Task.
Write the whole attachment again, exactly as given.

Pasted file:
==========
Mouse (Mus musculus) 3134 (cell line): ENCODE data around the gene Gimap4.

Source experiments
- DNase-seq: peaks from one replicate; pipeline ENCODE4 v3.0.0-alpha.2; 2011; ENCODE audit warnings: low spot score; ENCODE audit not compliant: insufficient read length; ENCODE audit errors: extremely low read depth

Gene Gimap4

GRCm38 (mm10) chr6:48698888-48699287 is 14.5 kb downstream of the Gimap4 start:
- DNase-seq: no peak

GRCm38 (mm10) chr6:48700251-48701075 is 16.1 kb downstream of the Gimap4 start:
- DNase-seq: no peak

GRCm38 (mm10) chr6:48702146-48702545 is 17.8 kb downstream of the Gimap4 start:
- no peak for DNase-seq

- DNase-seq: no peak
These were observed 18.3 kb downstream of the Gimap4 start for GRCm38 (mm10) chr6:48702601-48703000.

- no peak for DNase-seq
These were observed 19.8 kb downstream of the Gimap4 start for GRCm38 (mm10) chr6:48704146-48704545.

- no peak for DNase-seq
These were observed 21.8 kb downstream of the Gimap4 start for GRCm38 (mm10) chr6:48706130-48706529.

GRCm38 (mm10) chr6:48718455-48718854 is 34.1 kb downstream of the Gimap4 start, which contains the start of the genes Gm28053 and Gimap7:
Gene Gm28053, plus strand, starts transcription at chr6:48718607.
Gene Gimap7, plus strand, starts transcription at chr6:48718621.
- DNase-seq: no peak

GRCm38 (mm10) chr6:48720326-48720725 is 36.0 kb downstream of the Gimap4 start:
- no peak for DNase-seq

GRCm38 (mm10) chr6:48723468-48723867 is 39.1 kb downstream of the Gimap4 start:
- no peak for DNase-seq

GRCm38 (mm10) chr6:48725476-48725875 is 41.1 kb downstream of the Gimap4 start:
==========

Mouse (Mus musculus) 3134 (cell line): ENCODE data around the gene Gimap4.

Source experiments
- DNase-seq: peaks from one replicate; pipeline ENCODE4 v3.0.0-alpha.2; 2011; ENCODE audit warnings: low spot score; ENCODE audit not compliant: insufficient read length; ENCODE audit errors: extremely low read depth

Gene Gimap4

GRCm38 (mm10) chr6:48698888-48699287 is 14.5 kb downstream of the Gimap4 start:
- DNase-seq: no peak

GRCm38 (mm10) chr6:48700251-48701075 is 16.1 kb downstream of the Gimap4 start:
- DNase-seq: no peak

GRCm38 (mm10) chr6:48702146-48702545 is 17.8 kb downstream of the Gimap4 start:
- no peak for DNase-seq

- DNase-seq: no peak
These were observed 18.3 kb downstream of the Gimap4 start for GRCm38 (mm10) chr6:48702601-48703000.

- no peak for DNase-seq
These were observed 19.8 kb downstream of the Gimap4 start for GRCm38 (mm10) chr6:48704146-48704545.

- no peak for DNase-seq
These were observed 21.8 kb downstream of the Gimap4 start for GRCm38 (mm10) chr6:48706130-48706529.

GRCm38 (mm10) chr6:48718455-48718854 is 34.1 kb downstream of the Gimap4 start, which contains the start of the genes Gm28053 and Gimap7:
Gene Gm28053, plus strand, starts transcription at chr6:48718607.
Gene Gimap7, plus strand, starts transcription at chr6:48718621.
- DNase-seq: no peak

GRCm38 (mm10) chr6:48720326-48720725 is 36.0 kb downstream of the Gimap4 start:
- no peak for DNase-seq

GRCm38 (mm10) chr6:48723468-48723867 is 39.1 kb downstream of the Gimap4 start:
- no peak for DNase-seq

GRCm38 (mm10) chr6:48725476-48725875 is 41.1 kb downstream of the Gimap4 start: